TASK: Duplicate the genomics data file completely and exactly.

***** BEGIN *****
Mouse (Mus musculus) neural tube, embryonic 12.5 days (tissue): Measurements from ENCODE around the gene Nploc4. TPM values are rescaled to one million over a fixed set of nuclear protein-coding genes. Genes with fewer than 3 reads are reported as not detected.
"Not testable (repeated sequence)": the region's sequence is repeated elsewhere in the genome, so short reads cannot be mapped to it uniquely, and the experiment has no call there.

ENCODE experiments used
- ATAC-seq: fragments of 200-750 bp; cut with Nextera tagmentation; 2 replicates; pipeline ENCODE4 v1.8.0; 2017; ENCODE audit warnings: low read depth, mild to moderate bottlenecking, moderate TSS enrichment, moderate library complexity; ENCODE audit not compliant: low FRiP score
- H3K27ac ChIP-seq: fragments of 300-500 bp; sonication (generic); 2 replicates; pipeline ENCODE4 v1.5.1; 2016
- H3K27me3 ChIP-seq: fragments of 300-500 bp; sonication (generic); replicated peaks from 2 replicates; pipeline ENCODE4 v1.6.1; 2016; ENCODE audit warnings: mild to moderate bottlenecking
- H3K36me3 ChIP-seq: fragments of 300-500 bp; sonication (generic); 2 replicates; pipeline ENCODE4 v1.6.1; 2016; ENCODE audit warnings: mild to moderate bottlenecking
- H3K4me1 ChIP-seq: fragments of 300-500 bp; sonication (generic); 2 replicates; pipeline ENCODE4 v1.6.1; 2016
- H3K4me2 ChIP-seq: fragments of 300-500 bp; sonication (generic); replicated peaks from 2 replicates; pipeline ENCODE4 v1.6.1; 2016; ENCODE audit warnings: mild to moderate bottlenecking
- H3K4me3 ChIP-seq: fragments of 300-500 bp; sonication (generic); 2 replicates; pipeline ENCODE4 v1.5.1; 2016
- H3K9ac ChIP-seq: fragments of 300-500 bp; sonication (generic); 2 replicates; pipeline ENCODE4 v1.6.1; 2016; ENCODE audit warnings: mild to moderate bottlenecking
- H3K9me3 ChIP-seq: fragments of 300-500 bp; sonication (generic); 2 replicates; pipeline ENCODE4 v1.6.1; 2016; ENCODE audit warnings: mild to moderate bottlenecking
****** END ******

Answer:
Mouse (Mus musculus) neural tube, embryonic 12.5 days (tissue): Measurements from ENCODE around the gene Nploc4. TPM values are rescaled to one million over a fixed set of nuclear protein-coding genes. Genes with fewer than 3 reads are reported as not detected.
"Not testable (repeated sequence)": the region's sequence is repeated elsewhere in the genome, so short reads cannot be mapped to it uniquely, and the experiment has no call there.

ENCODE experiments used
- ATAC-seq: fragments of 200-750 bp; cut with Nextera tagmentation; 2 replicates; pipeline ENCODE4 v1.8.0; 2017; ENCODE audit warnings: low read depth, mild to moderate bottlenecking, moderate TSS enrichment, moderate library complexity; ENCODE audit not compliant: low FRiP score
- H3K27ac ChIP-seq: fragments of 300-500 bp; sonication (generic); 2 replicates; pipeline ENCODE4 v1.5.1; 2016
- H3K27me3 ChIP-seq: fragments of 300-500 bp; sonication (generic); replicated peaks from 2 replicates; pipeline ENCODE4 v1.6.1; 2016; ENCODE audit warnings: mild to moderate bottlenecking
- H3K36me3 ChIP-seq: fragments of 300-500 bp; sonication (generic); 2 replicates; pipeline ENCODE4 v1.6.1; 2016; ENCODE audit warnings: mild to moderate bottlenecking
- H3K4me1 ChIP-seq: fragments of 300-500 bp; sonication (generic); 2 replicates; pipeline ENCODE4 v1.6.1; 2016
- H3K4me2 ChIP-seq: fragments of 300-500 bp; sonication (generic); replicated peaks from 2 replicates; pipeline ENCODE4 v1.6.1; 2016; ENCODE audit warnings: mild to moderate bottlenecking
- H3K4me3 ChIP-seq: fragments of 300-500 bp; sonication (generic); 2 replicates; pipeline ENCODE4 v1.5.1; 2016
- H3K9ac ChIP-seq: fragments of 300-500 bp; sonication (generic); 2 replicates; pipeline ENCODE4 v1.6.1; 2016; ENCODE audit warnings: mild to moderate bottlenecking
- H3K9me3 ChIP-seq: fragments of 300-500 bp; sonication (generic); 2 replicates; pipeline ENCODE4 v1.6.1; 2016; ENCODE audit warnings: mild to moderate bottlenecking